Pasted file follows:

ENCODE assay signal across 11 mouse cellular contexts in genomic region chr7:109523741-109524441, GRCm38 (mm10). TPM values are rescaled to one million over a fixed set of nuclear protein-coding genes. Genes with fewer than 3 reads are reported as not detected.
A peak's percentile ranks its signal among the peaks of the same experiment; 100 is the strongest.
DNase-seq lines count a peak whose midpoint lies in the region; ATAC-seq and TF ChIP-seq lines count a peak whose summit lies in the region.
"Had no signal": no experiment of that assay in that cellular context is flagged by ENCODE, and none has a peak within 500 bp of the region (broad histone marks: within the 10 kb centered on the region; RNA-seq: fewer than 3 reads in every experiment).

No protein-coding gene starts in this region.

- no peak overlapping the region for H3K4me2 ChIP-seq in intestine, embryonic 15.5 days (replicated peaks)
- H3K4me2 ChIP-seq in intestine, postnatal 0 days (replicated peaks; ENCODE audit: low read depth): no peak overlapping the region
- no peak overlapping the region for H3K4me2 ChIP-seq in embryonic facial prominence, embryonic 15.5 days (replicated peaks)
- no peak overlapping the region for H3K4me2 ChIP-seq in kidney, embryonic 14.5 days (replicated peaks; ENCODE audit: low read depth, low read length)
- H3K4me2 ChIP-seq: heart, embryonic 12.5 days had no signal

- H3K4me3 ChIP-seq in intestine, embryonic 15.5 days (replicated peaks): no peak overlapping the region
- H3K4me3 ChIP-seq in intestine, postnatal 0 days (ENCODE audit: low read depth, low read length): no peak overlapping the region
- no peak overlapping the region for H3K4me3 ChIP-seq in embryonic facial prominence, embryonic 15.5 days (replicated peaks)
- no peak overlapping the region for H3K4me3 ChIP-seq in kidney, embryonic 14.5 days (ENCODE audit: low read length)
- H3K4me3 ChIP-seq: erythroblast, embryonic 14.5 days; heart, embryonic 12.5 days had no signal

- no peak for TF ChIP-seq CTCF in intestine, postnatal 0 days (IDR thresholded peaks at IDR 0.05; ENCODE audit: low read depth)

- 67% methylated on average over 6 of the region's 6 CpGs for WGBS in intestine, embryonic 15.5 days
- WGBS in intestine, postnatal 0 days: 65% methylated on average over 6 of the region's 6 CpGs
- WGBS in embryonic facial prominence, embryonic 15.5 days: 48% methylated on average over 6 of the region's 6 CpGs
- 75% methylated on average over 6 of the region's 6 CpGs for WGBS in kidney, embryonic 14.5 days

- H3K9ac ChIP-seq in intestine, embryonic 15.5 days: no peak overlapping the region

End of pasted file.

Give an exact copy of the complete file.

ENCODE assay signal across 11 mouse cellular contexts in genomic region chr7:109523741-109524441, GRCm38 (mm10). TPM values are rescaled to one million over a fixed set of nuclear protein-coding genes. Genes with fewer than 3 reads are reported as not detected.
A peak's percentile ranks its signal among the peaks of the same experiment; 100 is the strongest.
DNase-seq lines count a peak whose midpoint lies in the region; ATAC-seq and TF ChIP-seq lines count a peak whose summit lies in the region.
"Had no signal": no experiment of that assay in that cellular context is flagged by ENCODE, and none has a peak within 500 bp of the region (broad histone marks: within the 10 kb centered on the region; RNA-seq: fewer than 3 reads in every experiment).

No protein-coding gene starts in this region.

- no peak overlapping the region for H3K4me2 ChIP-seq in intestine, embryonic 15.5 days (replicated peaks)
- H3K4me2 ChIP-seq in intestine, postnatal 0 days (replicated peaks; ENCODE audit: low read depth): no peak overlapping the region
- no peak overlapping the region for H3K4me2 ChIP-seq in embryonic facial prominence, embryonic 15.5 days (replicated peaks)
- no peak overlapping the region for H3K4me2 ChIP-seq in kidney, embryonic 14.5 days (replicated peaks; ENCODE audit: low read depth, low read length)
- H3K4me2 ChIP-seq: heart, embryonic 12.5 days had no signal

- H3K4me3 ChIP-seq in intestine, embryonic 15.5 days (replicated peaks): no peak overlapping the region
- H3K4me3 ChIP-seq in intestine, postnatal 0 days (ENCODE audit: low read depth, low read length): no peak overlapping the region
- no peak overlapping the region for H3K4me3 ChIP-seq in embryonic facial prominence, embryonic 15.5 days (replicated peaks)
- no peak overlapping the region for H3K4me3 ChIP-seq in kidney, embryonic 14.5 days (ENCODE audit: low read length)
- H3K4me3 ChIP-seq: erythroblast, embryonic 14.5 days; heart, embryonic 12.5 days had no signal

- no peak for TF ChIP-seq CTCF in intestine, postnatal 0 days (IDR thresholded peaks at IDR 0.05; ENCODE audit: low read depth)

- 67% methylated on average over 6 of the region's 6 CpGs for WGBS in intestine, embryonic 15.5 days
- WGBS in intestine, postnatal 0 days: 65% methylated on average over 6 of the region's 6 CpGs
- WGBS in embryonic facial prominence, embryonic 15.5 days: 48% methylated on average over 6 of the region's 6 CpGs
- 75% methylated on average over 6 of the region's 6 CpGs for WGBS in kidney, embryonic 14.5 days

- H3K9ac ChIP-seq in intestine, embryonic 15.5 days: no peak overlapping the region